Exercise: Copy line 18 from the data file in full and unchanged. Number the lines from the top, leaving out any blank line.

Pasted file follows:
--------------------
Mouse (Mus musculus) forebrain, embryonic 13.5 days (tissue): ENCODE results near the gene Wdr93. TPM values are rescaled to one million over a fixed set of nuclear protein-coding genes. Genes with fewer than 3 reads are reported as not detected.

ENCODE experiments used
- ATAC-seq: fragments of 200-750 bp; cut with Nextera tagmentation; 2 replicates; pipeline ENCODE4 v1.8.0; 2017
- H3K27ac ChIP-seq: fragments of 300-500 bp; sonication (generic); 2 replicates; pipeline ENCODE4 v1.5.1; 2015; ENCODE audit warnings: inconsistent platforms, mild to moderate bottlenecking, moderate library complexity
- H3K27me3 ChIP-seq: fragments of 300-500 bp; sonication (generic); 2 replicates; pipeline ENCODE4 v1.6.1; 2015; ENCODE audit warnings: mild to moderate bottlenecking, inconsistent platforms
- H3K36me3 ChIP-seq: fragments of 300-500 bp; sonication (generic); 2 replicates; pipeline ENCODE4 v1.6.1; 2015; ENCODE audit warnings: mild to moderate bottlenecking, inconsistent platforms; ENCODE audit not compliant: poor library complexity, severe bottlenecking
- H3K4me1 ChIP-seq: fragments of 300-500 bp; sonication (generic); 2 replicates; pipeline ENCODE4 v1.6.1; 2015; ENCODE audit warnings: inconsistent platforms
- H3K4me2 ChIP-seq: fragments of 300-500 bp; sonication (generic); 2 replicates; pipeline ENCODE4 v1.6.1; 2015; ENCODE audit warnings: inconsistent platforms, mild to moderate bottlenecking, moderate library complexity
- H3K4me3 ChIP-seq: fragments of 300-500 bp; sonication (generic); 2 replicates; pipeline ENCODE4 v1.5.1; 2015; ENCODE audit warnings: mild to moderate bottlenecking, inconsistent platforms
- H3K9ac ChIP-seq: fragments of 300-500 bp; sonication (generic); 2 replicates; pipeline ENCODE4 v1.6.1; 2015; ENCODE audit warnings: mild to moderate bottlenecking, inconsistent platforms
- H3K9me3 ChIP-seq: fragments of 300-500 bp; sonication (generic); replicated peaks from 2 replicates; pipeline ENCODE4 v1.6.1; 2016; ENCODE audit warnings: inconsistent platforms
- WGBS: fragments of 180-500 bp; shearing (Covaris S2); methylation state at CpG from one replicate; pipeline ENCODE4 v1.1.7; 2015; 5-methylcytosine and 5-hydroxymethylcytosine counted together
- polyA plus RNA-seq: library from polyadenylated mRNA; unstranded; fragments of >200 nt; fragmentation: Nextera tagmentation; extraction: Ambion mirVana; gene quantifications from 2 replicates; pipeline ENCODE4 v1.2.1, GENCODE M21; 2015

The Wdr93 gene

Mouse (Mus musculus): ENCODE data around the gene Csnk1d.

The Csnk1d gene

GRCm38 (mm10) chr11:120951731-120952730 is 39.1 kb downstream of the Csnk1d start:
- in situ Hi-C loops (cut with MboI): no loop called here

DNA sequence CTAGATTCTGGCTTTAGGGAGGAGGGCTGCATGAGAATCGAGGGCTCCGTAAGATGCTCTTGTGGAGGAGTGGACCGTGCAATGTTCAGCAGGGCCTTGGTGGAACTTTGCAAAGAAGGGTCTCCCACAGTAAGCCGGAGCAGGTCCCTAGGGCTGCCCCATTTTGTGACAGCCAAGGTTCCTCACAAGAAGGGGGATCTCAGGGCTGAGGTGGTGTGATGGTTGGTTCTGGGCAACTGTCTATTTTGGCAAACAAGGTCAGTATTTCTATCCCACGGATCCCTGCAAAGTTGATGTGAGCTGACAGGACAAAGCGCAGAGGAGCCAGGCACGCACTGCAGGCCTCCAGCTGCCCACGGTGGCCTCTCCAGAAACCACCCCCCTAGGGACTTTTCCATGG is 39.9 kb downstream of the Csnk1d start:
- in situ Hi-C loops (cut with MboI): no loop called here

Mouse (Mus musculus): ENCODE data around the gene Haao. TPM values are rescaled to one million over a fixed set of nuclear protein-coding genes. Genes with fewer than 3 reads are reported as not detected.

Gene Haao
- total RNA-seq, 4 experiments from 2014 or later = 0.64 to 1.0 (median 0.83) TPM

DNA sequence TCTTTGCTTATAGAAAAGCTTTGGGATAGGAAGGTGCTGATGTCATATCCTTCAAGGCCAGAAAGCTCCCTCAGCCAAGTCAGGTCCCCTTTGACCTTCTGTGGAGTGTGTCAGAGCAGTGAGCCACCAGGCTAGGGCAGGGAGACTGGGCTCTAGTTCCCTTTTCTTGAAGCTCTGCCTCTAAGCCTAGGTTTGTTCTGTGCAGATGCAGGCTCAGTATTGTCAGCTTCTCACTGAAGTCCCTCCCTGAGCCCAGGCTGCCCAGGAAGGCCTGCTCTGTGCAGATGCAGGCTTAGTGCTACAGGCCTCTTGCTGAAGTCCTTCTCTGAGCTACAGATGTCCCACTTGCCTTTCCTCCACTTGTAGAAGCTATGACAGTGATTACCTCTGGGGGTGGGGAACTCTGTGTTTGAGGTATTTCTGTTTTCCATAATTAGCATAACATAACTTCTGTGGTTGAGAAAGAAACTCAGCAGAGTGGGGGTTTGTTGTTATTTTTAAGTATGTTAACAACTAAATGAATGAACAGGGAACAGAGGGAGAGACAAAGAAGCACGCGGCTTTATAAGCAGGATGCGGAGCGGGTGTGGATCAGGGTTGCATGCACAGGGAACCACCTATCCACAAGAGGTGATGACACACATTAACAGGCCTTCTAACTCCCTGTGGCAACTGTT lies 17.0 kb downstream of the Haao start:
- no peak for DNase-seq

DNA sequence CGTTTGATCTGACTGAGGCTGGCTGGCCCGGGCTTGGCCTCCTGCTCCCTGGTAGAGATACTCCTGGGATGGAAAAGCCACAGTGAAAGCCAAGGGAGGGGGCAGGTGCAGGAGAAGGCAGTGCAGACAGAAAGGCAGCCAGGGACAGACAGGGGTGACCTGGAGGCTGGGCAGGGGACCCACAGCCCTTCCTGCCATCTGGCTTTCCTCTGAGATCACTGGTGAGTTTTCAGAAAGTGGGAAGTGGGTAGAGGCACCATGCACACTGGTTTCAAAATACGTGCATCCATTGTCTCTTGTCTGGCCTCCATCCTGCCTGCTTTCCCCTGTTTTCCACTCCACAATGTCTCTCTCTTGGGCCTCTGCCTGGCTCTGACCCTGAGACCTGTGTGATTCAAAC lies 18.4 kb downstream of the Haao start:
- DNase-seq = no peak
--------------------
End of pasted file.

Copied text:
- in situ Hi-C loops (cut with MboI): no loop called here